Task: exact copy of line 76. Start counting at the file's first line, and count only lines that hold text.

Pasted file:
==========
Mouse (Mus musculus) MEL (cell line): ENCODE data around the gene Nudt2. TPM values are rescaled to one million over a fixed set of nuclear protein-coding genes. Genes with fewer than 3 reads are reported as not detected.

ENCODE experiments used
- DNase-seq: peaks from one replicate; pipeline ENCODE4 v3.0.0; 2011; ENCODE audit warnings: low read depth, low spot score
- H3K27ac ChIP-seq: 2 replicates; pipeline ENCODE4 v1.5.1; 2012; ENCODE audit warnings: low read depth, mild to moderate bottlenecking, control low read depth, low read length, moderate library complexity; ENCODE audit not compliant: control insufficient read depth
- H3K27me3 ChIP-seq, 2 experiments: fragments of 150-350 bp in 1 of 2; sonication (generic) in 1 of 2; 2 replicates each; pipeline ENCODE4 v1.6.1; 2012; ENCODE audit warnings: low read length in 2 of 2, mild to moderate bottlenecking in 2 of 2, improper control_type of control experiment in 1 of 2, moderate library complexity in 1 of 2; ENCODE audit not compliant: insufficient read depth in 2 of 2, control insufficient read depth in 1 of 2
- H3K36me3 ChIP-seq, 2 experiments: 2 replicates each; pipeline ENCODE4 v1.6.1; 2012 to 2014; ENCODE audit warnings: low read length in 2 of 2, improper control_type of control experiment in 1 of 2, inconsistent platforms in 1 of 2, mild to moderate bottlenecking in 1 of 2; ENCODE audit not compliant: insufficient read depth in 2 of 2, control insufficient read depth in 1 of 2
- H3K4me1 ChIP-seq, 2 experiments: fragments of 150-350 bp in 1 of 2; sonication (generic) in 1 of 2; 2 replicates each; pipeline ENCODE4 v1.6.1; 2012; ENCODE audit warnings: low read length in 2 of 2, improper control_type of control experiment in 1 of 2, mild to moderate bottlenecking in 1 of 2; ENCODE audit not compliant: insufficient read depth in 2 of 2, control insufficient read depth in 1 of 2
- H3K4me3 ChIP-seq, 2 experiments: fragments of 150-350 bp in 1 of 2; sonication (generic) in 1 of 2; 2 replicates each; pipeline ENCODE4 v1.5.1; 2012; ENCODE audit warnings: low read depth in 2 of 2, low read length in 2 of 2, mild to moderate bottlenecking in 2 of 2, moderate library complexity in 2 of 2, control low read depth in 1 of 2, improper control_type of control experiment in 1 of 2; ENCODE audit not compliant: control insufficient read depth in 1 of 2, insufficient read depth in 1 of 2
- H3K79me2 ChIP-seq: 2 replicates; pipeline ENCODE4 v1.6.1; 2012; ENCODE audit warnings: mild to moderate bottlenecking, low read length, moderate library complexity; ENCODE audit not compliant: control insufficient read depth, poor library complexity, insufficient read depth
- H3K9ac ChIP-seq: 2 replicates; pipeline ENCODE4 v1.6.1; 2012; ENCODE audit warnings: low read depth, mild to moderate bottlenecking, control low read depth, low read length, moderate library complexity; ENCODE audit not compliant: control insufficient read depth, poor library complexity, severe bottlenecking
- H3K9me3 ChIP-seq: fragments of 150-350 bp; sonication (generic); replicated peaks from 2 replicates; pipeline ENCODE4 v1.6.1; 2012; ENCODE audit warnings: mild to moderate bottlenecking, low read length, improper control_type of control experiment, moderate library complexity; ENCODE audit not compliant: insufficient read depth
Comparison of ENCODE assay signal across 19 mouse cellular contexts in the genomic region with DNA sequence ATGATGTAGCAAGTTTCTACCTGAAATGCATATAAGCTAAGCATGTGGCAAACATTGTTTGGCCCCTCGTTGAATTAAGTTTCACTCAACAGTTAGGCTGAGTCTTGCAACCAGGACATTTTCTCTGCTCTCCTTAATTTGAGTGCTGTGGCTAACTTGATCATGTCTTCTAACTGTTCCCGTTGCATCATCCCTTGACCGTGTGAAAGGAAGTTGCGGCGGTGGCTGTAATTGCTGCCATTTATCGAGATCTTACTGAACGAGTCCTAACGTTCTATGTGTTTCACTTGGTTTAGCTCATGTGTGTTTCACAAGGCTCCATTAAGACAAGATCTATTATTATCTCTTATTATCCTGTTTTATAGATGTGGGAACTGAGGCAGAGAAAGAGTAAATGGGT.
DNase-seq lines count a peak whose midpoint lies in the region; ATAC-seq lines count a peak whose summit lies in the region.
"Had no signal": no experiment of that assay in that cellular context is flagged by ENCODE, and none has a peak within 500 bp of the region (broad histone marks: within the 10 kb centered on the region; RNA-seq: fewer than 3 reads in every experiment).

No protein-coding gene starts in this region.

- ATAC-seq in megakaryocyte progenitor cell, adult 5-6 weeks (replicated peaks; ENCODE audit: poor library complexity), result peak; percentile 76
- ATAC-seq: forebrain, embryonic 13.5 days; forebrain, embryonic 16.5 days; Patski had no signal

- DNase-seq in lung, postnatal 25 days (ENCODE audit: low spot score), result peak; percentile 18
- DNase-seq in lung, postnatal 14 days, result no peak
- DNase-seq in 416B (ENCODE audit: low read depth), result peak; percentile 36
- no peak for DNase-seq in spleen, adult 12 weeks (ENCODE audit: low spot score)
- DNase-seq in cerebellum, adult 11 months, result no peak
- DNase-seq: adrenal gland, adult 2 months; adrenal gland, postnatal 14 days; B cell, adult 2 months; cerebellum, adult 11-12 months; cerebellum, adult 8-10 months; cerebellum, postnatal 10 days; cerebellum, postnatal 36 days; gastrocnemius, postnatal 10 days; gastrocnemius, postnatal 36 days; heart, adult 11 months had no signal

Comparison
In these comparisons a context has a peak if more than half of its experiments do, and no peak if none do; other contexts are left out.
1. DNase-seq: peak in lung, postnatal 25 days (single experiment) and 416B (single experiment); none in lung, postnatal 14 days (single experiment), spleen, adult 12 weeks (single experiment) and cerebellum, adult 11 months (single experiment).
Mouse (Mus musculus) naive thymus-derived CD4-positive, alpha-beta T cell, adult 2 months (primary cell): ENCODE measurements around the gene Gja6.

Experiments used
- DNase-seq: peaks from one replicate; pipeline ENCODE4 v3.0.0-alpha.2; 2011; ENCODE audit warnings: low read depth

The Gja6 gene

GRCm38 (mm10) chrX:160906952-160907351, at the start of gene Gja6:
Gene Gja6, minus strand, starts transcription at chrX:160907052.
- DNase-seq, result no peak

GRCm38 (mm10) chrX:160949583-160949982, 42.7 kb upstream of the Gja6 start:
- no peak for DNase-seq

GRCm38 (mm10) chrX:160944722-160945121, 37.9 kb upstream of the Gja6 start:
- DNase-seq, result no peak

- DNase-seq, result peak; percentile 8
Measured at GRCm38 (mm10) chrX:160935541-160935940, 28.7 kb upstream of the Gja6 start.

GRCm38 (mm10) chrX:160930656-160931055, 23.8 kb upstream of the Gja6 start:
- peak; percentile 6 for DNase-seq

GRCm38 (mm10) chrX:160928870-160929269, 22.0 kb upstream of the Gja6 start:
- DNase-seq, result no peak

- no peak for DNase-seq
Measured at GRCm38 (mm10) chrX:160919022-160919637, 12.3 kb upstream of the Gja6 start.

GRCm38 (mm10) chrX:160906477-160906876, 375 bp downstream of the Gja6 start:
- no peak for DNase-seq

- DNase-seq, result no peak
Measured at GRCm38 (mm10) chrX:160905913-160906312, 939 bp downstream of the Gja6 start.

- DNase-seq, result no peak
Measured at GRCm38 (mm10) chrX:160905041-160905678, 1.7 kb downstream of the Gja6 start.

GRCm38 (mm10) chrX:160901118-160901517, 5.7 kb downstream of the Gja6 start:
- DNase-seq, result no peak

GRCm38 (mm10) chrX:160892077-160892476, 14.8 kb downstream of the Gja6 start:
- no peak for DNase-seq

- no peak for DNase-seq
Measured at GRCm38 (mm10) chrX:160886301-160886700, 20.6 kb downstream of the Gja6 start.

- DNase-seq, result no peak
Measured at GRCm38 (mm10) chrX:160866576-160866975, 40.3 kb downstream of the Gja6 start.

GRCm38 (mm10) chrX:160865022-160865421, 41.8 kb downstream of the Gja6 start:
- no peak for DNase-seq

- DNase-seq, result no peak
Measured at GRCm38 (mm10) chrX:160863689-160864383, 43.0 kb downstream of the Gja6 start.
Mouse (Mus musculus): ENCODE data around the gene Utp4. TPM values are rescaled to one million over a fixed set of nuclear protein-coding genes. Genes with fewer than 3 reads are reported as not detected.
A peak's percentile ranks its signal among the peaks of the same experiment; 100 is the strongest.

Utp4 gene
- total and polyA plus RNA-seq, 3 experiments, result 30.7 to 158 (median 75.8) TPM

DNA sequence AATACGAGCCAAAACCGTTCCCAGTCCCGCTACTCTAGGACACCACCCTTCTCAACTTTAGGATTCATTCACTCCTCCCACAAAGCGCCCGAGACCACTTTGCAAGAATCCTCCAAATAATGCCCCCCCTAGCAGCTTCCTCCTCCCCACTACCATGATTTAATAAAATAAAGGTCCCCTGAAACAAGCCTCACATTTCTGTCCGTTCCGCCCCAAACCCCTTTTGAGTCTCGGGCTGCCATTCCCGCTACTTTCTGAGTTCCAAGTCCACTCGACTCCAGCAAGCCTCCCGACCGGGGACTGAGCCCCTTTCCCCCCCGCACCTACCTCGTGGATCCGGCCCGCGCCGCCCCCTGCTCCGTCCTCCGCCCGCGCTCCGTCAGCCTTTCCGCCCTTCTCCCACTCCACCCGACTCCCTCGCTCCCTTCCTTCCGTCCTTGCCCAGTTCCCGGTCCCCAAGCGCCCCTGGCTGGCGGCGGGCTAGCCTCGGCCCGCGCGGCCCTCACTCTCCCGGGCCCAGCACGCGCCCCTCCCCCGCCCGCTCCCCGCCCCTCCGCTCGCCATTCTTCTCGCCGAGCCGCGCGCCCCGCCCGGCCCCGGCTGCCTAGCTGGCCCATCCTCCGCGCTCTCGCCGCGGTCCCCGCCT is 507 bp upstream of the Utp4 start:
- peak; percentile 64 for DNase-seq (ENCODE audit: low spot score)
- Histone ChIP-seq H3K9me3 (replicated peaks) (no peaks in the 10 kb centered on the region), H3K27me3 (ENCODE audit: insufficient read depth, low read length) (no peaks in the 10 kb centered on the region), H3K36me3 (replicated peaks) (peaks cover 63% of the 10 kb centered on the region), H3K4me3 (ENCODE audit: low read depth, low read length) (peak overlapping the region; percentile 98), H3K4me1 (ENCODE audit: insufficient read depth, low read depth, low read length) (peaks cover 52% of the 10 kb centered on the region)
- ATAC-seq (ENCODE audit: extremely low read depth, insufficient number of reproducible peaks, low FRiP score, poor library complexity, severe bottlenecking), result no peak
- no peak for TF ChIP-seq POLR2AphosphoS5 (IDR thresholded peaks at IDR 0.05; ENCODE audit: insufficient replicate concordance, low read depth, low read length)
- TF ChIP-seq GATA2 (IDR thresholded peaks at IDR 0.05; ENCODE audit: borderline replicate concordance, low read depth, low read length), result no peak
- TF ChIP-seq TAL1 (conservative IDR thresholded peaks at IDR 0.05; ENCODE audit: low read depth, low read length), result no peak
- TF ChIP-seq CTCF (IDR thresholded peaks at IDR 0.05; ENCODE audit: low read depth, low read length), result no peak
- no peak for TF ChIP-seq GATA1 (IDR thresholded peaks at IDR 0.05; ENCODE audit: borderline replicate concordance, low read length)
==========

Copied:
- no peak for TF ChIP-seq GATA1 (IDR thresholded peaks at IDR 0.05; ENCODE audit: borderline replicate concordance, low read length)